With the state's nonstop drought crisis fueling a more intense fire season, California Gov. Jerry Brown visited San Diego Tuesday for a summit meeting with Mayor Kevin Faulconer, local water officials and civic leaders.
He said San Diegans have been cutting their water use in full compliance with the state's mandate of 25 percent this year, and that no “enforcement actions” appear likely going forward.
But the governor warned that this region especially has to keep up with whatever new conservation benchmarks and capital investments are required.
"This is the end of the pipeline,” he said, “so if we're not able to strengthen our water facilities through modernization and the 'Delta Fix,' then of course San Diego will experience dramatic shortages in water."
He warned that it'll take the state a long time to expand its system of reservoirs and delivery facilities -- as well as bring more desalinization, recycling technology online.
The governor made it clear that more customer rate increases can't be avoided to pay for all that, nor can restrictions on water use for the foreseeable future.
"And I know these bills can get high,” he acknowledged. “This water gets expensive. But if you don't have it, there's no price that one wouldn't want to pay."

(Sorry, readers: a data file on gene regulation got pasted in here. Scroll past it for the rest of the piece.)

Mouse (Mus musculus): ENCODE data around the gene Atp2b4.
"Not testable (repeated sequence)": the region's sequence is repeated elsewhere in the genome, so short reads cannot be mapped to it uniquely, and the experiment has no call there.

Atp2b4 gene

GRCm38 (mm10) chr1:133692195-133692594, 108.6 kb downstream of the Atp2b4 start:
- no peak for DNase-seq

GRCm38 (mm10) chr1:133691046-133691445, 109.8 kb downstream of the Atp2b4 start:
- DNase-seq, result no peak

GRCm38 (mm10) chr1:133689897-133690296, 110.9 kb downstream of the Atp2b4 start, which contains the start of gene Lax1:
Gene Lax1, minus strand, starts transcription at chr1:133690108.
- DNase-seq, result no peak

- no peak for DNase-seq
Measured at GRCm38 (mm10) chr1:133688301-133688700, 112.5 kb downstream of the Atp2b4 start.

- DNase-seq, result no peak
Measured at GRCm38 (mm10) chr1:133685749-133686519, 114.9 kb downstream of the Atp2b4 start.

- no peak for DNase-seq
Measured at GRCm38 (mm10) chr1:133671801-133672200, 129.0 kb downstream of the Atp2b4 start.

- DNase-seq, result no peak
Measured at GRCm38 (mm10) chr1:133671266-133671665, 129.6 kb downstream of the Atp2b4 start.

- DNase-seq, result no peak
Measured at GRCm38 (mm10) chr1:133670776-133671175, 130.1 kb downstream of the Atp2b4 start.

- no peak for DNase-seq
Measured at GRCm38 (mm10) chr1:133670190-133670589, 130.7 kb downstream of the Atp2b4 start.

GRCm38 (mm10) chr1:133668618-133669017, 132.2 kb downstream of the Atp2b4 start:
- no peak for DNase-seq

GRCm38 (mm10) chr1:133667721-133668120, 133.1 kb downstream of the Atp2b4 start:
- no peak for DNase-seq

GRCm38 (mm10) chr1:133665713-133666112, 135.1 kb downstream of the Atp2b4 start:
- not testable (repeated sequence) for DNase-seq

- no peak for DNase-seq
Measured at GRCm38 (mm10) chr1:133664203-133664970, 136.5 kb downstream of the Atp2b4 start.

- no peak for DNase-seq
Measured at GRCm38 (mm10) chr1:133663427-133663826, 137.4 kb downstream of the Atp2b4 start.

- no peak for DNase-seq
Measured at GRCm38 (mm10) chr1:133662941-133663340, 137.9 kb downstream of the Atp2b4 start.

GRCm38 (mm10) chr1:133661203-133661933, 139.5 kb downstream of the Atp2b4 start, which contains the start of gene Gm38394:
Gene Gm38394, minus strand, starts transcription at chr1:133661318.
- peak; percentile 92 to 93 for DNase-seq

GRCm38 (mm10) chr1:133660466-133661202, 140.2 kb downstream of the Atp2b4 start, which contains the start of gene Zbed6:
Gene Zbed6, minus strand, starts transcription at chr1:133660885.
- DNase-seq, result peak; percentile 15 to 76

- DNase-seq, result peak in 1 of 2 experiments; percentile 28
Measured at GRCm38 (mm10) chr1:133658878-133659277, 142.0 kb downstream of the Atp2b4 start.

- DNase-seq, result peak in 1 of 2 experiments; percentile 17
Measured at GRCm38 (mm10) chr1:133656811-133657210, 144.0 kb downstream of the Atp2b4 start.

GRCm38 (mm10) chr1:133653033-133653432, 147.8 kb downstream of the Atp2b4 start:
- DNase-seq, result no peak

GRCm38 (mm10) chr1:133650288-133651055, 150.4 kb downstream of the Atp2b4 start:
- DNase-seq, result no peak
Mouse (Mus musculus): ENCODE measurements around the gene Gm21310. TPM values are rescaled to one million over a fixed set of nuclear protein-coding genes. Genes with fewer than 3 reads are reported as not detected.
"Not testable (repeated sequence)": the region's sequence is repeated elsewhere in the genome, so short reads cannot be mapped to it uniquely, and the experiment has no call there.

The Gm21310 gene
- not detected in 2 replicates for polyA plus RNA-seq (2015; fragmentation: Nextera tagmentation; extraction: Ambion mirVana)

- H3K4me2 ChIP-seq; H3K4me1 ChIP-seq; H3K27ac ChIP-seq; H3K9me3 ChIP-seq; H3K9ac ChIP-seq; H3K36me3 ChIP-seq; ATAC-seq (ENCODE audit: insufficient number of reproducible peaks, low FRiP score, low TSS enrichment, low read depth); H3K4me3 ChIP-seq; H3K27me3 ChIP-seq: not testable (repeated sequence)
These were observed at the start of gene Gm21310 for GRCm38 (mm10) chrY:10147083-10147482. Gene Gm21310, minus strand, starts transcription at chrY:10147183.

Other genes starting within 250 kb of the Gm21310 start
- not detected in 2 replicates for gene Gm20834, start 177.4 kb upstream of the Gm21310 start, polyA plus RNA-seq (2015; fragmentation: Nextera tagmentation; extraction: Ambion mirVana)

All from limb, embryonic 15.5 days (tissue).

San Diego's "City Pure Water" recycling program – projected to serve about half the city's needs within 20 years -- was called out as an example of technology that'll have to become more widespread.
Those efforts and other capital projects are in line for state Prop.1 subsidies, which will soften the impact of rate hikes.
The upshot of the two hour meeting at city hall?
Californians can't expect to go back to the days of giving no real thought to their water use.
"We know that conservation will be a way of life,” Faulconer said, “not just the next five or 10 years, but the next 20, 30, 50 years out in advance."
One question raised during a Q&A media availability during the meeting was the potential threat posed by the mining waste spill in the Colorado River -- a water source for Southern California:
"The spill is really upstream from where Southern California gets its water from the California aqueduct,” replied city Public Utilites Director Halla Razak. “We are watching very carefully and doing plenty of testing, and at this time, there is absolutely no concern for the quality of water because we're over 800 miles away from where the actual spill happened."
The governor was asked whether he might consider funding desalinization projects with some money from the controversial, high-speed rail program -- as critics of the so-called "Bullet Train" have suggested.
He gave a roundabout answer, drawing laughs for his obvious evasiveness, which boiled down to "no."